When I had been last with General Buford
, he had just passed the brick house which I spoke of as being a landmark in the open fields above Beverly ford, on our right, and bearing then to his left, was advancing.
The ground in front of him was open for a long distance, as I have described, and had the appearance of a valley, flanked as it was by a ridge on one hand and woods on the other.
On arriving now at the brick house, I saw Buford
's troops engaged on high ground at the extreme end of the valley, in the edge of a wood, and I should say some two miles or more from the river.
He was entirely isolated from the rest of the command with Pleasonton
; but paying no undue attention to that fact, was fighting straight on. As I rode rapidly up the valley, I met with a stream of wounded men flowing to the rear, and the rattle of carbines in front was incessant.
On reaching the plateau at the end of the valley, I found the Fifth and Sixth Regulars massed in column, mounted, on the open hillside, suffering somewhat from the enemy's fire from the woods at the top of the hill on their front and right, but not replying.
They were perfectly firm and steady in the ranks, and under no pressure whatever, waiting apparently for orders to advance.
I inquired for General Buford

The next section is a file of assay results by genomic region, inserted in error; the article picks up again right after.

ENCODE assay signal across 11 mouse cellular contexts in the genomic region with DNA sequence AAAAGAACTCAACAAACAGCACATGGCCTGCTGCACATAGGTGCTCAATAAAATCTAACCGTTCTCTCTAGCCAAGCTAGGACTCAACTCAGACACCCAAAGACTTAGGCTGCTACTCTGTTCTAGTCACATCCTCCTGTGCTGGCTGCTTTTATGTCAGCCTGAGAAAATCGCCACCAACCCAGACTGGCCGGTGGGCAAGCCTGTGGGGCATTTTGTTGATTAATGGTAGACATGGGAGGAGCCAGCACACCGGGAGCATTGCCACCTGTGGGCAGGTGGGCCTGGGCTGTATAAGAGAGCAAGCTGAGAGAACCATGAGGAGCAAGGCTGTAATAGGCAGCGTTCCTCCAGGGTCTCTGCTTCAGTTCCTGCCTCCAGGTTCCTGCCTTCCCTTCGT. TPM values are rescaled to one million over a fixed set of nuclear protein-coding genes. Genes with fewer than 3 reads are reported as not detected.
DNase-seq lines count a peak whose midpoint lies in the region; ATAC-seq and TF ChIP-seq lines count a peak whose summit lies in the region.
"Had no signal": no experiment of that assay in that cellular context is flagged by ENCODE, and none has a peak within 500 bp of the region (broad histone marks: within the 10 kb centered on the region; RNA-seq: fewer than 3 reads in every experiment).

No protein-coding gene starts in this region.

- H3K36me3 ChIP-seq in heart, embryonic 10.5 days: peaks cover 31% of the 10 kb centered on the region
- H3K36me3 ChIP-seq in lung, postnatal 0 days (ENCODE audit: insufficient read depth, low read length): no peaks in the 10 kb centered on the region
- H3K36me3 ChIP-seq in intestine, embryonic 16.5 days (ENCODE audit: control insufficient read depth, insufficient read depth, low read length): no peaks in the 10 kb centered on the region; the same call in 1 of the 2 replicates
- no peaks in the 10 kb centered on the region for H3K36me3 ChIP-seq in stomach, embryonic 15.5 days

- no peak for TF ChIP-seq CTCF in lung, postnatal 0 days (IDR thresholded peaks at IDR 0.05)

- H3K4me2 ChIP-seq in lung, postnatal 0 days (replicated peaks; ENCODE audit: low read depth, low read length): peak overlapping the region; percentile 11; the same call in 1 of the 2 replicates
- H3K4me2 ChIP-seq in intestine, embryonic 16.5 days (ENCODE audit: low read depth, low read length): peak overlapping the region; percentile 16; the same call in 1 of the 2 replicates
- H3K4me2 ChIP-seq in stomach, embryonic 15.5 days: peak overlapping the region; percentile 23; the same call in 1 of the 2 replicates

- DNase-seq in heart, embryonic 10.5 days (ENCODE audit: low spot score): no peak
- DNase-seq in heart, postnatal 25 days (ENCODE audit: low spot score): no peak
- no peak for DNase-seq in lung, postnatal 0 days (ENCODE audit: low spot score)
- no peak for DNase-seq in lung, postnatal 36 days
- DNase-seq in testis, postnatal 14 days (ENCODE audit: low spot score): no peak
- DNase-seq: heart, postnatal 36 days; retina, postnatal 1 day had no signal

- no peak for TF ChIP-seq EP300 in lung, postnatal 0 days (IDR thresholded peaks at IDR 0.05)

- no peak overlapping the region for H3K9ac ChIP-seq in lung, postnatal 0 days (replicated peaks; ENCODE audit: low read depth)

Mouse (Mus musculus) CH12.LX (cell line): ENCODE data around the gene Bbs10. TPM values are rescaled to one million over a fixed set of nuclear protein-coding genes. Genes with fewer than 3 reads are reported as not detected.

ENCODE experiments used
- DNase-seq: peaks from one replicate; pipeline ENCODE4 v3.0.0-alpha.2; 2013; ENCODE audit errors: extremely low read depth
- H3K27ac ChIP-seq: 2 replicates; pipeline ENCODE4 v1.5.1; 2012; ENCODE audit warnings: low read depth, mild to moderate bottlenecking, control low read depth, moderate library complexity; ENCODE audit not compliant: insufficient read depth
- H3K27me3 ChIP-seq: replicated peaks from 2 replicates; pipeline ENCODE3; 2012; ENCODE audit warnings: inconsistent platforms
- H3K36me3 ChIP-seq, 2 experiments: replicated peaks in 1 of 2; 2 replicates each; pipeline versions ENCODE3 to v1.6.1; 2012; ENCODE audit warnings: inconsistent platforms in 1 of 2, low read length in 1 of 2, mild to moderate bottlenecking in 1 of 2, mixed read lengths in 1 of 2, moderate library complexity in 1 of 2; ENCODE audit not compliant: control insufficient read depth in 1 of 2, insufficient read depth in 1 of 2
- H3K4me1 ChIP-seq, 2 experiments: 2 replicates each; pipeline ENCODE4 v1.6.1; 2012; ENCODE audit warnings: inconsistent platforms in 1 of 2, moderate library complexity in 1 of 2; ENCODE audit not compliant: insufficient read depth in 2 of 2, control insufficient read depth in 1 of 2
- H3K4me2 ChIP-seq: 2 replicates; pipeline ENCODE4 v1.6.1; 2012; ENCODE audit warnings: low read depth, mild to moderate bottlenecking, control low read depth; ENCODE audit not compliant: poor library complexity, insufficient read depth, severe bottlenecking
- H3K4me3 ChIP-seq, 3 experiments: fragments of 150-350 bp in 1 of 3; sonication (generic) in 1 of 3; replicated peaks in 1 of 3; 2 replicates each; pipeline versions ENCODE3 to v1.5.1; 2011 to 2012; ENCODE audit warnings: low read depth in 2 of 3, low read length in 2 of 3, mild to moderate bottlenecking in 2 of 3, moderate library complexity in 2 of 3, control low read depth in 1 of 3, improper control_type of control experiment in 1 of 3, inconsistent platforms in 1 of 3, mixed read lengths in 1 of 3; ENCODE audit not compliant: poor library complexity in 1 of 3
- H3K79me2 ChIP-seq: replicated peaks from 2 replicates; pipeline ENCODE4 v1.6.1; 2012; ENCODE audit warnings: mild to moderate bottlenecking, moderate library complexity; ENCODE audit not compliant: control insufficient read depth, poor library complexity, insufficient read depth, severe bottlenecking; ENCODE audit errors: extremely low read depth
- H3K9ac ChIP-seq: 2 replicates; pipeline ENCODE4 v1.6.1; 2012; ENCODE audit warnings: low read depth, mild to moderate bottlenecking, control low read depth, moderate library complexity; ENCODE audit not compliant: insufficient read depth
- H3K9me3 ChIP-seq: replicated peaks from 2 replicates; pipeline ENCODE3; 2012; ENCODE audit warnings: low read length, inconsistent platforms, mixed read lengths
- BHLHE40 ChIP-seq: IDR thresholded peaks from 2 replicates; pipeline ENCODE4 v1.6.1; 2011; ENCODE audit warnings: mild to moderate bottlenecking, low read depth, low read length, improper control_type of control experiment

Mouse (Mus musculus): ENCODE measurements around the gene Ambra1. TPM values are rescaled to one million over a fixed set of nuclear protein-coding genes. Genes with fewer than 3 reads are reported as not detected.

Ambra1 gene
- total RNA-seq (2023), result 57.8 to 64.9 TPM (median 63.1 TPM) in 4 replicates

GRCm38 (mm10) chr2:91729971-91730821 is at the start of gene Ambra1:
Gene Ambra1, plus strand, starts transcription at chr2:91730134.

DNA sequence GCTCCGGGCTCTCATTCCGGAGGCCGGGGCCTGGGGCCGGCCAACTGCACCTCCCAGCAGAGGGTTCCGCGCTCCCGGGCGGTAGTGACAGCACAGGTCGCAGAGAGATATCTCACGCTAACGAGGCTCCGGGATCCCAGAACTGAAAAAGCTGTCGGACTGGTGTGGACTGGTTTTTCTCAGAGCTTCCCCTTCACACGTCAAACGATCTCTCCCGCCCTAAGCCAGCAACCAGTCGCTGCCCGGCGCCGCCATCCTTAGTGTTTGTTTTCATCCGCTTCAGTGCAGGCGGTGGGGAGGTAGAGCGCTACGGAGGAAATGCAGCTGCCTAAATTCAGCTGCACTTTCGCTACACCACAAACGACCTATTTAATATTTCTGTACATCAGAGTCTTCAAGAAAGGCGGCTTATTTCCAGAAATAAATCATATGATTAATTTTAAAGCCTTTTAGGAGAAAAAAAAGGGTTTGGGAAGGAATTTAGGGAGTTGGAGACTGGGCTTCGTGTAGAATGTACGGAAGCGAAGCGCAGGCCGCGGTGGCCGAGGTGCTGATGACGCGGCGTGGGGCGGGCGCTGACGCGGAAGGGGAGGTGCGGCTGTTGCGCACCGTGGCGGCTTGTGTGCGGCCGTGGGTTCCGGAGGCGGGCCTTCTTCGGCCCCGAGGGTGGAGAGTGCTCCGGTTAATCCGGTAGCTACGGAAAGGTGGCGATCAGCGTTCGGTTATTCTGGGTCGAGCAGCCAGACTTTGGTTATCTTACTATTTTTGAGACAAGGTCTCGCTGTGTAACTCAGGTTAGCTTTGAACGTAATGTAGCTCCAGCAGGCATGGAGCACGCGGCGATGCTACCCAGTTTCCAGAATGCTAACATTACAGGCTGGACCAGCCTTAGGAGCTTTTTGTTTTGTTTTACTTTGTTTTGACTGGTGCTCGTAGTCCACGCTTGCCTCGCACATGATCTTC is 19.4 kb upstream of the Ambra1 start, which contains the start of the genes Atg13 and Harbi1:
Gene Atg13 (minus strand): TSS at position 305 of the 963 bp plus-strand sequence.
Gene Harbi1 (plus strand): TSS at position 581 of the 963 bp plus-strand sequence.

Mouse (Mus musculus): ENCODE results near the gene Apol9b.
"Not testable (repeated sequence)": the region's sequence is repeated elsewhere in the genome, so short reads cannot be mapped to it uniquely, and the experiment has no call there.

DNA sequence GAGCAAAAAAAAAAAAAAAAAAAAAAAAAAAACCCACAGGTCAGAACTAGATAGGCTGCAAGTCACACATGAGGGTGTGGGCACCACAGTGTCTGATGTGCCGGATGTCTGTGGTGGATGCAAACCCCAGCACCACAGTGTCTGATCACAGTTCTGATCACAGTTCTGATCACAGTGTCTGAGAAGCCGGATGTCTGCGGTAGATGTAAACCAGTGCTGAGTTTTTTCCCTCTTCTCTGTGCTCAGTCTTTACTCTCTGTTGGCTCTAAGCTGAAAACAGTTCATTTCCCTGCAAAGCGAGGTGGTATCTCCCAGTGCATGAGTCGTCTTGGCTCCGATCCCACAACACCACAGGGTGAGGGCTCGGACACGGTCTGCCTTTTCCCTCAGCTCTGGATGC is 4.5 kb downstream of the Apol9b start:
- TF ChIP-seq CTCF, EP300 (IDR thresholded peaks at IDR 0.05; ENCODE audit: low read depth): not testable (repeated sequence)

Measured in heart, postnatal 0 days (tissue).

, but could not learn where he was, and though it seemed hardly possible that he should be in the midst of the fierce, almost hand-to-hand fight, which was raging in the edge of the woods, he had to be found, and I could see neither him nor any of his staff in the open.
It was but a few yards up the hill to the troops who were actually engaged, and as I rode among them I found myself with my own regiment, the Sixth Pennsylvania Cavalry, and at that moment the adjutant, Lieutenant Rudolph Ellis
, was severely wounded, and turned his horse down the hill.
I said a word to him, and was then immediately confronted by Captain Wesley Merritt
, commanding the Second Regulars, who was dashing through the woods without a hat, having just lost it by a sabre cut. He was rewarded for his conspicuous gallantry on this day, and soon became a brigadier general; then, like Custer
, a major general in good time, and one of the ablest and best of our cavalry commanders to the end of the war.
and a dozen more, I inquired in vain for General Buford
No one knew anything of him, but the fight went on briskly all the same.. Hurrying back then to the troops in the open, I reported to Major Whiting
, of the Second Regulars, the senior officer present with the brigade, that I had a pressing order from General Pleasonton
for General Buford
to retire at once, but he could not be found, and I asked Major Whiting
if he would